French justice minister Christiane Taubira, seen by many as a rare voice of compassion for marginalized communities, resigned unexpectedly on Wednesday over President François Hollande’s controversial anti-terror proposals, saying, “Sometimes to resist means leaving.”
“I left the government over a major political disagreement,” Taubira told the BBC. “I am choosing to be true to myself, to my commitments, my battles and my relationships with other people.”
Taubira, whose role in the cabinet included stamping the seal of France onto new laws and policies, was seen as a champion of civil rights, arguably best known for introducing the country’s same-sex marriage law in 2013. As France 24‘s Douglas Herbert wrote on Wednesday, her convictions raised her profile among an increasingly divided political sector, often making her a target of racial slurs from the country’s rightwing faction.
But the breaking point seemed to be Hollande’s recent proposal to strip convicted terrorists of their citizenship if they held dual nationalities. Taubira and other critics on the left said that measure—which the government has stated would be purely symbolic—could serve to further divide French society and perpetuate dangerous “purity” propaganda.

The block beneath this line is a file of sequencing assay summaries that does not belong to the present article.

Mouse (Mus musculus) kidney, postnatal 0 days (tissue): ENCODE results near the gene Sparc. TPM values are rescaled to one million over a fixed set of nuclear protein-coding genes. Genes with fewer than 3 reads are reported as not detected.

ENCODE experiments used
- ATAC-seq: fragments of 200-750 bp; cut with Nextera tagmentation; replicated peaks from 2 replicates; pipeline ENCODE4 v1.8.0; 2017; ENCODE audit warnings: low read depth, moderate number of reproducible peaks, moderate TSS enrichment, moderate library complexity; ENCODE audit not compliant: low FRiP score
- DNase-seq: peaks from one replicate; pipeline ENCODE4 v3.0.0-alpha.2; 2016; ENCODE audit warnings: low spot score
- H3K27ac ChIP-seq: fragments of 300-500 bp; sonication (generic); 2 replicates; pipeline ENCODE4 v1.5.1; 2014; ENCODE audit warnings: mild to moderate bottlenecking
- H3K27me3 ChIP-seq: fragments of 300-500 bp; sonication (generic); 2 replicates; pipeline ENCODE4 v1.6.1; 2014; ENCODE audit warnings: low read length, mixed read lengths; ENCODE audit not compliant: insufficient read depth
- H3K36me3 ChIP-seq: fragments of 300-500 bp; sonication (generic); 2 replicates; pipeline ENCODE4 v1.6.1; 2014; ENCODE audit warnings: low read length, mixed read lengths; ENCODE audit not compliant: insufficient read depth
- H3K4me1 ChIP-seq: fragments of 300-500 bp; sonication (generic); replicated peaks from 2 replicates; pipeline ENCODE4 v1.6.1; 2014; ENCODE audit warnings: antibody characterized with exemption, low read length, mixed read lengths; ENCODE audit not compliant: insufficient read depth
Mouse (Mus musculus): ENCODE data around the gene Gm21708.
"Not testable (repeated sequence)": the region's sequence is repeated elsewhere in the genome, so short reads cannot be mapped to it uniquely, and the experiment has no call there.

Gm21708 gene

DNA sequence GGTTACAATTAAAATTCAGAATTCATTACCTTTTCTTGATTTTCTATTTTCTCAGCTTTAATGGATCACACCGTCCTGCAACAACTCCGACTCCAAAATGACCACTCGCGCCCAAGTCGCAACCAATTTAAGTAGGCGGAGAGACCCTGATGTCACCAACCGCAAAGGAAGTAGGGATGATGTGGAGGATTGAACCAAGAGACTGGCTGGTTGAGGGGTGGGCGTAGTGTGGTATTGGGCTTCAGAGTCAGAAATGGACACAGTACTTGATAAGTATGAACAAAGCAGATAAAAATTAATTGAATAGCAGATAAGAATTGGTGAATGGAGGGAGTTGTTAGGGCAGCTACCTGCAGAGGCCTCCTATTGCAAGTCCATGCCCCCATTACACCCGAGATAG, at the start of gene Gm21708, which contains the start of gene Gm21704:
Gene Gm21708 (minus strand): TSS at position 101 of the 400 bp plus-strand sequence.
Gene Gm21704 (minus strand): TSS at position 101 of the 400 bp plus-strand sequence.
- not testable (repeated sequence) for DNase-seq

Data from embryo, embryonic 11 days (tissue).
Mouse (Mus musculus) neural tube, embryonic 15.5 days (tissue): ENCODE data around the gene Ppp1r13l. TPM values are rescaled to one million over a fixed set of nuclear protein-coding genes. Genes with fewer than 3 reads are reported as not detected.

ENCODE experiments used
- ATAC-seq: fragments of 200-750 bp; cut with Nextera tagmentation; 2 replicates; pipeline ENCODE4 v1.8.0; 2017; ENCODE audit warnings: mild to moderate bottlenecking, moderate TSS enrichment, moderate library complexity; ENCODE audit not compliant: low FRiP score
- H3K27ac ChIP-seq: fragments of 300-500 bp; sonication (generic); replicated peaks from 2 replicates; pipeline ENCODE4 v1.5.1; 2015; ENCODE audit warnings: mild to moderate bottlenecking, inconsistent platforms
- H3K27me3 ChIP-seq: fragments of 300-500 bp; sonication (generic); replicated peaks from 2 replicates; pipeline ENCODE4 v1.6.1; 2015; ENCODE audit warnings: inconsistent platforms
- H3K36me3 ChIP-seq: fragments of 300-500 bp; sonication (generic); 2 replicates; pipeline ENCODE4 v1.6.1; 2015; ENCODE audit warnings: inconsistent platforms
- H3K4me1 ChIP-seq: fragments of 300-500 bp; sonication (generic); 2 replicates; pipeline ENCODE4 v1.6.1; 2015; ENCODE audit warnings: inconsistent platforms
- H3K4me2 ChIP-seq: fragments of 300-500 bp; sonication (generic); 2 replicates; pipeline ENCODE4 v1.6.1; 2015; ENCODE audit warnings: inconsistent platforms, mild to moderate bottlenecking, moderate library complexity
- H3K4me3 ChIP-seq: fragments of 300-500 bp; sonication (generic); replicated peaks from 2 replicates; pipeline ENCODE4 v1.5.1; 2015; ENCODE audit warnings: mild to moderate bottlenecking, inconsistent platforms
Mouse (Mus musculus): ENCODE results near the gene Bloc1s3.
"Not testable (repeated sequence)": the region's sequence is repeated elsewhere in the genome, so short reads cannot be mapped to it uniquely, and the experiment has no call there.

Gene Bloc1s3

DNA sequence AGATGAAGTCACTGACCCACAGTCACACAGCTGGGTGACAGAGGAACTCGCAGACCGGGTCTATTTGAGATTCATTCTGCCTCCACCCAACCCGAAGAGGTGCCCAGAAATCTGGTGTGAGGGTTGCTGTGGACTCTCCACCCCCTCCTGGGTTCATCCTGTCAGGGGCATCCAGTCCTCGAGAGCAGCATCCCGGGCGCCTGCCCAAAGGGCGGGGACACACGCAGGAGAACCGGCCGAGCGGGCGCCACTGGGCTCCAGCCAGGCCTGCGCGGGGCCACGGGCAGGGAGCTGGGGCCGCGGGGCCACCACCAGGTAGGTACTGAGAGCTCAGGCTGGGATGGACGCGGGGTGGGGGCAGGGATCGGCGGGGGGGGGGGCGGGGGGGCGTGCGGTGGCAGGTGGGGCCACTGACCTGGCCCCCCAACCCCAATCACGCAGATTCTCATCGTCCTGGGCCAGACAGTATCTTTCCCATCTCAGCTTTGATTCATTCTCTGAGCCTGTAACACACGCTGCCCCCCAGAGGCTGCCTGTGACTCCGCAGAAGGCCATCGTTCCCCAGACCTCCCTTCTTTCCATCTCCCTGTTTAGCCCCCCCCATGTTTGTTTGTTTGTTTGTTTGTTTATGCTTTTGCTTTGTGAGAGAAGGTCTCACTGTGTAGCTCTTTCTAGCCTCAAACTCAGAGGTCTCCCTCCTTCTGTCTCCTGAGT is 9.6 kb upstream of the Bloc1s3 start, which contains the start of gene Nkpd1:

The Guardian‘s Angelique Chrisafis explains:
“The terrorist threat we are facing is serious,” Taubira told reporters. “But I think we should not grant it any victory, whether military, diplomatic, political or symbolic.”
Immediately after the news became public, Taubira tweeted, “Sometimes to resist means staying, sometimes to resist means leaving.”
By contrast, Taubira’s replacement, Jean-Jacques Urvoas, a member of parliament from Brittany, has been assisting Hollande in crafting his constitutional changes.
Also Wednesday, France’s top administrative court upheld the state of emergency implemented in November, following the attacks in Paris that killed 130 people, which allows police to conduct unwarranted raids and crack down on demonstrations. The Council of State rejected an appeal by the League for Human Rights, filed last week, that sought to suspend the three-month order.
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